We drove to the meeting in Uncle Joey’s new Tesla. He’s really proud of that car and it’s self-driving ability. I had to admit, it was pretty cool. I asked him if I could drive it sometime. He wasn’t sure he wanted to let me drive, but then he shrugged and said maybe I could drive it home.

Looking forward to that made this whole trip worth it.

I spent the next hour and a half doodling in my notebook since I found out who was sending the threatening letters within the first ten minutes. I wrote down the person’s name and which company he worked for, and showed it to Uncle Joey.

From his thoughts I picked up his surprise before everything he knew about them clicked into place. Since I didn’t want to know what he was going to do about it, I switched my attention to the estimators.

It was their job to come up with a bid. No one wanted to come in highest, or be the lowest, since those bids were usually thrown out. I picked up that Uncle Joey’s bid was usually on the high side, but he sweetened the deal by throwing in a few things without charge which seemed to work well for him.

By the end of the meeting I had written down all of the bids from the other companies, including Uncle Joey’s. Since he’s really good at bidding, I don’t feel too bad about cheating, since he’d probably get the bid anyway.

After the meeting, I showed him the estimates, and he knew exactly what to bid to get the job.

“I think you’ve earned the right to drive the Tesla home,” he said.

“Saweet!”

We got out to the parking lot, and Uncle Joey stopped on the sidewalk. “Want to see something cool?” At my nod, he continued, “I can summon the car, and it will come and pick us up.”

“Seriously?”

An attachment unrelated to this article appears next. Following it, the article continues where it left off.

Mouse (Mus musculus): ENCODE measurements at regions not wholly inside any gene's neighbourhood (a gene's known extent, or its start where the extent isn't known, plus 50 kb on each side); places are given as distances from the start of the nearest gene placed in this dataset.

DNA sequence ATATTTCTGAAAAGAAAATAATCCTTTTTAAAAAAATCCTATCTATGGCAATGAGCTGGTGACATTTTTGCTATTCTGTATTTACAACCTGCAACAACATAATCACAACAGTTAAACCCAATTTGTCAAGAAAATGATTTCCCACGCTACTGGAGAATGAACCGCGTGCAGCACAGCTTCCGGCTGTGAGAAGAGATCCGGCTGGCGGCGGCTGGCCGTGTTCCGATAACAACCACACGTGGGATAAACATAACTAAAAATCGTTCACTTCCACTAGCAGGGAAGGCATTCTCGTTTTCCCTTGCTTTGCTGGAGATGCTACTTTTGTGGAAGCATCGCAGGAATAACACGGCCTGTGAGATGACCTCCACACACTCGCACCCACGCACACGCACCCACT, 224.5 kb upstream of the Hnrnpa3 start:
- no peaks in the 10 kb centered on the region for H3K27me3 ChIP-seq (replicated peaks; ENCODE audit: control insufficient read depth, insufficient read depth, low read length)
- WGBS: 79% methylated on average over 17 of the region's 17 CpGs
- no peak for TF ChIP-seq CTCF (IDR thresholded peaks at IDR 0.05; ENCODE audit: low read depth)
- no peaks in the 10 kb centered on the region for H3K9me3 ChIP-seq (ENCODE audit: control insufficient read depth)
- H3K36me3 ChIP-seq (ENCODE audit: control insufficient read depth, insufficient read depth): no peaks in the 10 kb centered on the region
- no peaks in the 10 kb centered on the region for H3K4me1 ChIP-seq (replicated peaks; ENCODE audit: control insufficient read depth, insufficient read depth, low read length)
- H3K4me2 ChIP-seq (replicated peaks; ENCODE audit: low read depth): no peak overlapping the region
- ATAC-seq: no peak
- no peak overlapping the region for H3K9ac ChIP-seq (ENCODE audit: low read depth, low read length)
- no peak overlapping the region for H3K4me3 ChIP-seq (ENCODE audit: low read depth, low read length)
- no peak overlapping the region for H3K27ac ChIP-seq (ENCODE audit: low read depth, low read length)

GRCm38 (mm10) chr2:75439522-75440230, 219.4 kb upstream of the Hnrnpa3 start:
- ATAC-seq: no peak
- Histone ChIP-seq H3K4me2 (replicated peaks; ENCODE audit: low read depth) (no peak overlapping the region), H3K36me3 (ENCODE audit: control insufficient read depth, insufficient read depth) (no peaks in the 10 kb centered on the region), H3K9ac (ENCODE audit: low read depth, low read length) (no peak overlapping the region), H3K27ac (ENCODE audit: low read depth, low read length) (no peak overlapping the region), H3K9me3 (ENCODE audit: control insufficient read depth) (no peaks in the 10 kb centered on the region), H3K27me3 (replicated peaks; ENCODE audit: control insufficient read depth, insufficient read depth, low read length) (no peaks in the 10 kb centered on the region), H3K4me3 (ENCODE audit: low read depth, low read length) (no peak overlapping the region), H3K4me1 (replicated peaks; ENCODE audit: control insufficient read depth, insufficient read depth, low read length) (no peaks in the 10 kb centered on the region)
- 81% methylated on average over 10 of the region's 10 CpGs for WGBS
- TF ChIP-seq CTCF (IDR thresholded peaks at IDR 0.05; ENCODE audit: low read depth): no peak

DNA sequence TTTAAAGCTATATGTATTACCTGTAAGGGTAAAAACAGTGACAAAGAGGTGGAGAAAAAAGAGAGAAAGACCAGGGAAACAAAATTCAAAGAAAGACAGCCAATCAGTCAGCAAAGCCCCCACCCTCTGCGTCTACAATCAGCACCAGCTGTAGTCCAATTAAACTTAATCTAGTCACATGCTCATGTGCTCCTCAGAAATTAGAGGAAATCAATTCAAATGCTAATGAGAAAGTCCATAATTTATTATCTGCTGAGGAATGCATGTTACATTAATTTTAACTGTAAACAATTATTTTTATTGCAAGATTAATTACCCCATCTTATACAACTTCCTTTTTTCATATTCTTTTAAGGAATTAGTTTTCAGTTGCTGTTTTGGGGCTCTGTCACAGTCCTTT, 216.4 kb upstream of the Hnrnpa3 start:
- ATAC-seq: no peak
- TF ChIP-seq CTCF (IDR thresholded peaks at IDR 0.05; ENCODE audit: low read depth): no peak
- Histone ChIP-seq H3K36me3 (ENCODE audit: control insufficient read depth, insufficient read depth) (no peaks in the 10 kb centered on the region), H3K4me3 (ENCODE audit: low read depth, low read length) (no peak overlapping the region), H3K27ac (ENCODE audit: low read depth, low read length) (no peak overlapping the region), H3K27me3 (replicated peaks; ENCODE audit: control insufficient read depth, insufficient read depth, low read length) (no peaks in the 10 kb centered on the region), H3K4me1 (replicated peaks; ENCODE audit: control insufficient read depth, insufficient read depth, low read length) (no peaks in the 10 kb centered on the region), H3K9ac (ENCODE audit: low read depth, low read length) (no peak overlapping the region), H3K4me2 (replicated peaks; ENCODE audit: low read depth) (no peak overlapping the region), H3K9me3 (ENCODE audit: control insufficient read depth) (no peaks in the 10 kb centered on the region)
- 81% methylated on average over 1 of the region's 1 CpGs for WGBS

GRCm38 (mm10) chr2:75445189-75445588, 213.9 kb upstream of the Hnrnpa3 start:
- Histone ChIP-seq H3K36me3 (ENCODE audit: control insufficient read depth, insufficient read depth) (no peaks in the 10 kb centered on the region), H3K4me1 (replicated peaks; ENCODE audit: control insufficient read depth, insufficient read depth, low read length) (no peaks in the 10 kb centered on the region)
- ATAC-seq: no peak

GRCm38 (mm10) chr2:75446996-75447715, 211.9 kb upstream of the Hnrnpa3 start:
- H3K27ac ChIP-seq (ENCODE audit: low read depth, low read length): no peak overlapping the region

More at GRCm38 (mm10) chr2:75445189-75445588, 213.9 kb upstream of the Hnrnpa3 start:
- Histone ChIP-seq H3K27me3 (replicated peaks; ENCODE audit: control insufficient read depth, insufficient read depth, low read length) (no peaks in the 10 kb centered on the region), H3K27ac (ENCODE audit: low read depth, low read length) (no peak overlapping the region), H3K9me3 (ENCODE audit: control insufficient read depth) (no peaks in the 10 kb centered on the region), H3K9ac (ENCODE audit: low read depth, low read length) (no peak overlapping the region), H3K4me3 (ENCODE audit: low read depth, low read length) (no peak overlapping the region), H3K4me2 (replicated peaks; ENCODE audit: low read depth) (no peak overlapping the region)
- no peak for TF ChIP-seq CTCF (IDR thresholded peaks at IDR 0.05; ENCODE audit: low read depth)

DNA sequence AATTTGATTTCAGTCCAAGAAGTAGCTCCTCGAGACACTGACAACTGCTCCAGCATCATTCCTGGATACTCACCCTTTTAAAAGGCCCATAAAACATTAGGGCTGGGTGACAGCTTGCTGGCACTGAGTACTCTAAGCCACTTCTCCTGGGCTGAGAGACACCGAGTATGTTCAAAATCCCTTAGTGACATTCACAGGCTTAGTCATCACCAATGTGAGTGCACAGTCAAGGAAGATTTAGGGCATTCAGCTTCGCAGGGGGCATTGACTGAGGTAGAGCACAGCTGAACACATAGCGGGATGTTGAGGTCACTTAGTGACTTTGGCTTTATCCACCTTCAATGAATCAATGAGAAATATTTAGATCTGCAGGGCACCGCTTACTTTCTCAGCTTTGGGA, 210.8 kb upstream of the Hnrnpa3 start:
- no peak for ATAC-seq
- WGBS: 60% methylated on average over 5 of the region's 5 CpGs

“Yeah. Watch.” He took out his phone and opened the Tesla app, then opened to the summons button. He held it down, and, sure enough, the black car backed out of its parking space, executed a perfect three-point turn, and headed our way, all by itself.

The only hitch came when it went through the stop sign in the parking lot. Since there wasn’t another car around, I didn’t see the problem. But what neither of us had noticed, was the police car parked next to the stop sign.

He pulled out and turned on his lights to chase down the driverless car. Uncle Joey swore, but kept pushing the summon button until the car pulled up in front of us.

The police officer got out of his car and came to the driver’s side window, only to realize the seat was empty. Uncle Joey smiled, but motioned at me to explain, since he didn’t want to get involved with the cops, and my pretty face might help with the outcome.

I shook my head and hurried to the officer’s side, explaining that I was just summoning my car, and I had no idea it was against the law. He said it wasn’t, but the car ran the stop sign. At my sad expression, he said it wasn’t a real traffic violation, so he’d just give me a warning.